General Motors’ new electric vehicle with Australian cobalt connection
Synthetic engine (GM) says it will use Australian-mined cobalt in the cathode of its Ultium batteries, which will power leading electric vehicles such as Chevrolet Silverado EV, reborn GMC Hummerand Cadillac Lyriq.
GM and Switzerland-based commodity model Glencore have signed a “multi-year” agreement that will see the former purchase of cobalt from the latter’s Murrin Murrin operation in the Goldfields region of Western Australia.
Cobalt, a metal that makes up about 0.001% of the earth’s crust, has very high heat resistance properties and is added to the cathode of lithium-ion batteries to improve energy density and battery life.
By the end of 2025, GM plans to have annual production capacity of one million electric vehicles in North America.
“GM and our suppliers are building an electric vehicle ecosystem focused on sourcing critical raw materials in a safe, sustainable way,” said Vice President Global Purchasing and Supply Chain. GM’s request said Jeff Morrison.
“Importantly, given the important role electric vehicles play in reducing the transportation industry’s carbon footprint, this agreement aligns with our approach to sourcing and supply chain management. responsible supply”.
Murrin Murrin is also a supplier of cobalt to BMW. On this subject, Tesla last year signed a supply agreement with mining giant BHP to supply nickel for batteries from Western Australia.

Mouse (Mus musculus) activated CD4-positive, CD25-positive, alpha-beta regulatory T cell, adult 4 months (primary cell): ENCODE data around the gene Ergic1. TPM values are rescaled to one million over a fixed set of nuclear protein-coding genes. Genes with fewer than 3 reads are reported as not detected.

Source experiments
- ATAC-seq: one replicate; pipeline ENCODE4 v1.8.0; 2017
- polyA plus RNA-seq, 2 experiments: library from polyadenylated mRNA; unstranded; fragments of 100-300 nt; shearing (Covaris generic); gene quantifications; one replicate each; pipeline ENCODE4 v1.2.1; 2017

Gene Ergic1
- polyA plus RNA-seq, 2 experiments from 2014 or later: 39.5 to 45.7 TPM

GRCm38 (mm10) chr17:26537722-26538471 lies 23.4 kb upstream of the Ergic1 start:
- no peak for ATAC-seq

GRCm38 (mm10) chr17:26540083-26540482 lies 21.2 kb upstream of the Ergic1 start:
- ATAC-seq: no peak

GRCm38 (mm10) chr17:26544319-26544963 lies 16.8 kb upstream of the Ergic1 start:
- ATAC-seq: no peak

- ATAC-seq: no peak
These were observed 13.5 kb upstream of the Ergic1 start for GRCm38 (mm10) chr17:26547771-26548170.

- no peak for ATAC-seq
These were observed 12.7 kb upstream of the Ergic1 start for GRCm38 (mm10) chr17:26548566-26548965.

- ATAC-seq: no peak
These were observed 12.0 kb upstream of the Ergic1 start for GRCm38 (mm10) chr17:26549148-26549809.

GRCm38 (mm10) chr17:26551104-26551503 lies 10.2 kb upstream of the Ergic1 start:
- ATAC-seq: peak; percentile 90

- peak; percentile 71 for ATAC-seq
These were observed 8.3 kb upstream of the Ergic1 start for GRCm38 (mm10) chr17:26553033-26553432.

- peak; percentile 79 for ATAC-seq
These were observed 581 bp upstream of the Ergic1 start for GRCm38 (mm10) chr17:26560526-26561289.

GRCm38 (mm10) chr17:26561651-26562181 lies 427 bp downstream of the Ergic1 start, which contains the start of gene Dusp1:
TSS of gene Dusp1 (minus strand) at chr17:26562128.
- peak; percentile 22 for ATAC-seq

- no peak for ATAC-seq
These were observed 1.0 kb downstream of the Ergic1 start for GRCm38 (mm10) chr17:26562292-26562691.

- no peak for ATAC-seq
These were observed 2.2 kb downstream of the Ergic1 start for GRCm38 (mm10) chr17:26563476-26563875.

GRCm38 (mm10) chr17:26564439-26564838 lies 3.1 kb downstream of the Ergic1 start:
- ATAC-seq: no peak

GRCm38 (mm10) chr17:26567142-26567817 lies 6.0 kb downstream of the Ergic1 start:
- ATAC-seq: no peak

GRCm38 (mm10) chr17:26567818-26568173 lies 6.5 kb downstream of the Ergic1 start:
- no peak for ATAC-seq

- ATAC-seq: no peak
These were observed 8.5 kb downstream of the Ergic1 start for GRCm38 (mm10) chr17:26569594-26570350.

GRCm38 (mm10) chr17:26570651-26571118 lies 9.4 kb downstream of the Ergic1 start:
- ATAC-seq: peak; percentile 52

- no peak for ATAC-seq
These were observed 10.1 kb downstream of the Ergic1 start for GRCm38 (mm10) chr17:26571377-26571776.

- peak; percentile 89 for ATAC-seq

The Australian Institute of Public Policy released a report in February of this year called ‘Recycling Vehicle Manufacturing in Australia: Industrial Opportunities in the Electrified Future.’
“When it comes to creating an electric vehicle manufacturing sector, Australia enjoys advantages that other countries would die for: abundant reserves of lithium and rare earths, strong industrial infrastructure, force skilled labor, strong training capacity, abundant renewable energy options and untapped consumption potential,” said the report’s lead author. Dr. Mark Dean.
“And contrary to popular belief, we are not going to start from scratch. Thanks to the resilience of our remaining auto manufacturing supply chain, a surprisingly large amount of auto manufacturing jobs – including components, specialty vehicles and engineering – still exist here. . ”
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